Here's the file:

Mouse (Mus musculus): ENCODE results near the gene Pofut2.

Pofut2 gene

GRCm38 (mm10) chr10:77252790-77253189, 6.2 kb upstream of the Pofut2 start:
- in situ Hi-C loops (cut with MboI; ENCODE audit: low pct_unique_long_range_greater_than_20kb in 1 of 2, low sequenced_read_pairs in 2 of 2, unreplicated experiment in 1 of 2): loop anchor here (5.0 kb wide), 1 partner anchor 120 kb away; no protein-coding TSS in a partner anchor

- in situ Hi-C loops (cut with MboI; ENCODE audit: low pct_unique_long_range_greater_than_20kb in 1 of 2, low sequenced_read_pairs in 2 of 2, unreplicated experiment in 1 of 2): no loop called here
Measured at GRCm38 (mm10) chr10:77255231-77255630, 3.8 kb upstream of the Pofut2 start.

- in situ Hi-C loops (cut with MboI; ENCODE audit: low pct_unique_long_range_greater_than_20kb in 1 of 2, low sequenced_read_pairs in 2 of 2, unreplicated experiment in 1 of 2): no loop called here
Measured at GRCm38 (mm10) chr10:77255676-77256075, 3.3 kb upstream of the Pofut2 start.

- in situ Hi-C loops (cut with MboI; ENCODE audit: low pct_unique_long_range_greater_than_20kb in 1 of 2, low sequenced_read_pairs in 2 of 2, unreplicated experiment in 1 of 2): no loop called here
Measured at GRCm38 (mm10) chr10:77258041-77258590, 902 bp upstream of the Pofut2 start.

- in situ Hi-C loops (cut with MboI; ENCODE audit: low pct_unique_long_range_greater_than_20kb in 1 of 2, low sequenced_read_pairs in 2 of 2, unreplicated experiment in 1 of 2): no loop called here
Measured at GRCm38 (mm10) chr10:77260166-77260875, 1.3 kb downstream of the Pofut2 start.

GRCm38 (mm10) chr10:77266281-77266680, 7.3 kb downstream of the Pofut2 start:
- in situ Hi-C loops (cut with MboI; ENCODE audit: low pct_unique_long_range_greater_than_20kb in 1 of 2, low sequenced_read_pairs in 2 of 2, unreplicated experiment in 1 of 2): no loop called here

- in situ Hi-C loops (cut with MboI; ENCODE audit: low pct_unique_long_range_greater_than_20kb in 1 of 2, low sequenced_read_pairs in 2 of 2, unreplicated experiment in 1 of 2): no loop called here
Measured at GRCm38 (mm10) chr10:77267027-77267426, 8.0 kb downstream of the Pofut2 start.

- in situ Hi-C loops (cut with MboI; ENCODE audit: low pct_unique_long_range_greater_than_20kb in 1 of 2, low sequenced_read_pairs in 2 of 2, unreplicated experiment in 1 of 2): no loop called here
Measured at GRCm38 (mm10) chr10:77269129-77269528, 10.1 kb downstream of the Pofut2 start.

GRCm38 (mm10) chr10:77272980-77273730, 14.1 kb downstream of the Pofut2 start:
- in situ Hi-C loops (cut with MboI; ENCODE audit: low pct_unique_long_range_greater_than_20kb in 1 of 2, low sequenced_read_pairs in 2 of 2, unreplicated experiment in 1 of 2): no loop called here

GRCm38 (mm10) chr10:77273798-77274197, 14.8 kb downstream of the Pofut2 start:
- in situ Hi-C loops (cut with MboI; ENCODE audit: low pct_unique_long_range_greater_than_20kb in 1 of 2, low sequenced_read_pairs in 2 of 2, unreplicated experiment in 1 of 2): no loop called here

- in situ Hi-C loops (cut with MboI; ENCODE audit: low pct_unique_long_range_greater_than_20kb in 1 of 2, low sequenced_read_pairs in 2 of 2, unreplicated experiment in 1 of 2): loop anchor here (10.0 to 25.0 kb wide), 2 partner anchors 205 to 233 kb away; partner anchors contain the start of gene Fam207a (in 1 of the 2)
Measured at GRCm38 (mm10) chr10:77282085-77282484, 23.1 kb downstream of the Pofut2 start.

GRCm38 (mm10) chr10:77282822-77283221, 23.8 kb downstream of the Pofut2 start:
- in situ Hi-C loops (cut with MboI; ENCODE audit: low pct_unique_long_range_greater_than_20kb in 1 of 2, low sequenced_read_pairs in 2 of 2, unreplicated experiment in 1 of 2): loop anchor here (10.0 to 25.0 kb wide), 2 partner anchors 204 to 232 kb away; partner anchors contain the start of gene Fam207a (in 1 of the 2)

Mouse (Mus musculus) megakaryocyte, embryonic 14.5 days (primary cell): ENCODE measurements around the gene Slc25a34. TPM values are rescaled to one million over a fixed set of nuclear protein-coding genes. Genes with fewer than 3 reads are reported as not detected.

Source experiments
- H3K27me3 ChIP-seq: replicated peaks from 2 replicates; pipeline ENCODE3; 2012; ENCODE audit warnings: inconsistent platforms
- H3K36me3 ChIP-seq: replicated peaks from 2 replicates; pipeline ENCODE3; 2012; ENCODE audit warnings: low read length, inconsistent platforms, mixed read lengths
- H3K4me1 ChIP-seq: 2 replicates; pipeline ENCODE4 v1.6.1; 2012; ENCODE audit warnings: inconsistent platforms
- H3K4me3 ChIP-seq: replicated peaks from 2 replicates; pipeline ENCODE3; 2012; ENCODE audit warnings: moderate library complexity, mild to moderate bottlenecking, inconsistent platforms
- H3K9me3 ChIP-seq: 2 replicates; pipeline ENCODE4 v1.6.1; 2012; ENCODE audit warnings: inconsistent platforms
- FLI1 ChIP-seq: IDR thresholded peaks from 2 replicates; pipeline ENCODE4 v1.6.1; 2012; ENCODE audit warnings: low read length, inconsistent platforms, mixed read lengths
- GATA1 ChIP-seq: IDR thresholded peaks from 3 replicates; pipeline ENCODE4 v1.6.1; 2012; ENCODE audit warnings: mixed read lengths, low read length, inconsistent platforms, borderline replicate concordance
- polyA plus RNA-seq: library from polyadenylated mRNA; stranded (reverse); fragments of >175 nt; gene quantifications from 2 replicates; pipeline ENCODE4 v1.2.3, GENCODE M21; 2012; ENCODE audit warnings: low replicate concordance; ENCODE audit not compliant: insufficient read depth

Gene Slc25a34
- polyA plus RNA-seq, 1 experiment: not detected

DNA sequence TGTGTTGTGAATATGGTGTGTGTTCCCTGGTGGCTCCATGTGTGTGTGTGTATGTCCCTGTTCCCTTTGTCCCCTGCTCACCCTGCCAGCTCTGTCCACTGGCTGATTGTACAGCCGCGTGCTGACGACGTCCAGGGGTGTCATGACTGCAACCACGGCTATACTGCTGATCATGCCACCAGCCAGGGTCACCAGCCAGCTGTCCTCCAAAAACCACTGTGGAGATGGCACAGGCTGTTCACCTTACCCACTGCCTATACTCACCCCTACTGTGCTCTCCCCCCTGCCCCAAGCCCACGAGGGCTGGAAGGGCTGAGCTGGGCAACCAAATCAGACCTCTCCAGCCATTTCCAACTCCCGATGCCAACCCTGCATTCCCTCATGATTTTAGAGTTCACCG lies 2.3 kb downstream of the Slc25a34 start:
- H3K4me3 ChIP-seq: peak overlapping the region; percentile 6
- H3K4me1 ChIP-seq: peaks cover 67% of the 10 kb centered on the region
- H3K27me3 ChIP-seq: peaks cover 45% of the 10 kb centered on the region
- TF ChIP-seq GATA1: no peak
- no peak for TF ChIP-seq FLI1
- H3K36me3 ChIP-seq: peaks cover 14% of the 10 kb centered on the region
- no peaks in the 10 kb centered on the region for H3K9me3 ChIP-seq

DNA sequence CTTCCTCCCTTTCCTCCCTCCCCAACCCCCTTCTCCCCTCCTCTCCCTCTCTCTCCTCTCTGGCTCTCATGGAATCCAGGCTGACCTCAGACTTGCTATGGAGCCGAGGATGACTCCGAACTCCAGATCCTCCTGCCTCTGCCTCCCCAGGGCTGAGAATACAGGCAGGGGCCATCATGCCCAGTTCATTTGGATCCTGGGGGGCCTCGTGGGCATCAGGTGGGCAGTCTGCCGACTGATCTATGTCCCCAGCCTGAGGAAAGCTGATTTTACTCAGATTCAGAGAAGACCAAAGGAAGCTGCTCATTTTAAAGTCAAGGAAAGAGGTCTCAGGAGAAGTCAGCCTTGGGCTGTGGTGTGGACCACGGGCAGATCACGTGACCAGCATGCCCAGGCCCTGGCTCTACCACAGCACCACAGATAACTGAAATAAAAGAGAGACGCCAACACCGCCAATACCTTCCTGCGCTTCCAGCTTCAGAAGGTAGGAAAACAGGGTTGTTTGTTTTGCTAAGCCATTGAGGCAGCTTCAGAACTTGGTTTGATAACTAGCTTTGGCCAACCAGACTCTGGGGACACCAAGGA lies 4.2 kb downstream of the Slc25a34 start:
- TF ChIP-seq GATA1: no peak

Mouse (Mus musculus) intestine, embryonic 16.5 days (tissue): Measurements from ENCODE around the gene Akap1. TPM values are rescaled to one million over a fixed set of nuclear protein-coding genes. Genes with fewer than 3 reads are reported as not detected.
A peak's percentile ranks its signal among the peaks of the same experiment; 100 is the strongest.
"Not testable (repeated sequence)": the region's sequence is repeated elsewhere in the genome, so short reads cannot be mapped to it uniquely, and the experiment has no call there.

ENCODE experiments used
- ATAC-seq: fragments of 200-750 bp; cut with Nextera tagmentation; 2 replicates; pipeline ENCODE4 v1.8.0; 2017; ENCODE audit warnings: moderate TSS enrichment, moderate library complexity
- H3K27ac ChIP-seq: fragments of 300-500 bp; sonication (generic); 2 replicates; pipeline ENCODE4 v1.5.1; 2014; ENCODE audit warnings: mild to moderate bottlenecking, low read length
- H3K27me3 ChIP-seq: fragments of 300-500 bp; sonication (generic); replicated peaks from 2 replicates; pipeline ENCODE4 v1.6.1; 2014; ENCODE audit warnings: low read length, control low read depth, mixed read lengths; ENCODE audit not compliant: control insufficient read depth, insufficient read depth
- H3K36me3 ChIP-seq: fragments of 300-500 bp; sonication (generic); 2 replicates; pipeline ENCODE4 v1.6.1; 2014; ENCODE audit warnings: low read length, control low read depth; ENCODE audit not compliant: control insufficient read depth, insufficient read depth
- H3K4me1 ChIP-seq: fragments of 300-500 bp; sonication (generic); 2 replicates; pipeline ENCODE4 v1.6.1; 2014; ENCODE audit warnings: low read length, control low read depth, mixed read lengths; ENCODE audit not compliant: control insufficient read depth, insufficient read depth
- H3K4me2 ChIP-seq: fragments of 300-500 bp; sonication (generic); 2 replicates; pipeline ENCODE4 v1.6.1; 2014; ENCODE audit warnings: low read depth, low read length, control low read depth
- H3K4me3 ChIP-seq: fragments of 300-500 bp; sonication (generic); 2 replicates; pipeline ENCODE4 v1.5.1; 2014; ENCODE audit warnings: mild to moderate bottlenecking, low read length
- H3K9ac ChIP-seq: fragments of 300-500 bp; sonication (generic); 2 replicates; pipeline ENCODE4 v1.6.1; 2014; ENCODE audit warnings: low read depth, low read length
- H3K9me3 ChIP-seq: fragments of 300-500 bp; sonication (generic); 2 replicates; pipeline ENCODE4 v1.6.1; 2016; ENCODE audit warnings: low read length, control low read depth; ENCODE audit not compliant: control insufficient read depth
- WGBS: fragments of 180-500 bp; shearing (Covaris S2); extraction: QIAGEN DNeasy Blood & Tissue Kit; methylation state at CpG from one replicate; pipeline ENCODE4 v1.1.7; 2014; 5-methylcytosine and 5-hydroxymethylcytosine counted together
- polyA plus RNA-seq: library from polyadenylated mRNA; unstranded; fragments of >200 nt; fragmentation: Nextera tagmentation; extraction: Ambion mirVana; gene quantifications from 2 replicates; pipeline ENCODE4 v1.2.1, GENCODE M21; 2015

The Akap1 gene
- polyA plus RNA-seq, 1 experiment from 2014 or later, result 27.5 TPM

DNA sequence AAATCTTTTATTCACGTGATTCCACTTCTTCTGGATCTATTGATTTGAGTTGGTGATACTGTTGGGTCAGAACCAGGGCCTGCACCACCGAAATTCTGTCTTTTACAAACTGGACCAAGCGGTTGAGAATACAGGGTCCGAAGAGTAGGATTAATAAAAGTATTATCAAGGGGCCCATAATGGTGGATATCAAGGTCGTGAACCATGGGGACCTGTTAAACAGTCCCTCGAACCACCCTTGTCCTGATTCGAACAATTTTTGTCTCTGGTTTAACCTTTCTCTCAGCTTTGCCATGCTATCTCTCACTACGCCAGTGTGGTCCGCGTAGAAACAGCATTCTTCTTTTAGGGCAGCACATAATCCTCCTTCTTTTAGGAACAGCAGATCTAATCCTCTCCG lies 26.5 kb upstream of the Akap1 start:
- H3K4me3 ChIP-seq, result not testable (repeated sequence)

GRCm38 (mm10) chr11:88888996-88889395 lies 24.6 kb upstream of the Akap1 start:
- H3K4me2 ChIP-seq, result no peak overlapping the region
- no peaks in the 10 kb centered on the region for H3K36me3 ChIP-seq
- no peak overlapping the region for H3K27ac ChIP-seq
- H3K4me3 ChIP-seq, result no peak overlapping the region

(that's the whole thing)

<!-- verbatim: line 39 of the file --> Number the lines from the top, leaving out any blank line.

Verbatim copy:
DNA sequence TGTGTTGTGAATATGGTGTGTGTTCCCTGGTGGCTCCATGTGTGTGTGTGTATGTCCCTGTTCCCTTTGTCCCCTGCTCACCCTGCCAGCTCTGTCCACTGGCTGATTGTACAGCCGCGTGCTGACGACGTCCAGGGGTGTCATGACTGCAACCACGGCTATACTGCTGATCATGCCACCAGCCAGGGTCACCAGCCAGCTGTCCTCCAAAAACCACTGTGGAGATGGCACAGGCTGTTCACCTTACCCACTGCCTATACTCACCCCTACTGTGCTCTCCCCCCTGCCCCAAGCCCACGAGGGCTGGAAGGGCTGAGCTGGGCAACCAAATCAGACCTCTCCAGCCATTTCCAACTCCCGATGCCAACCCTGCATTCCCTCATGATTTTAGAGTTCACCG lies 2.3 kb downstream of the Slc25a34 start: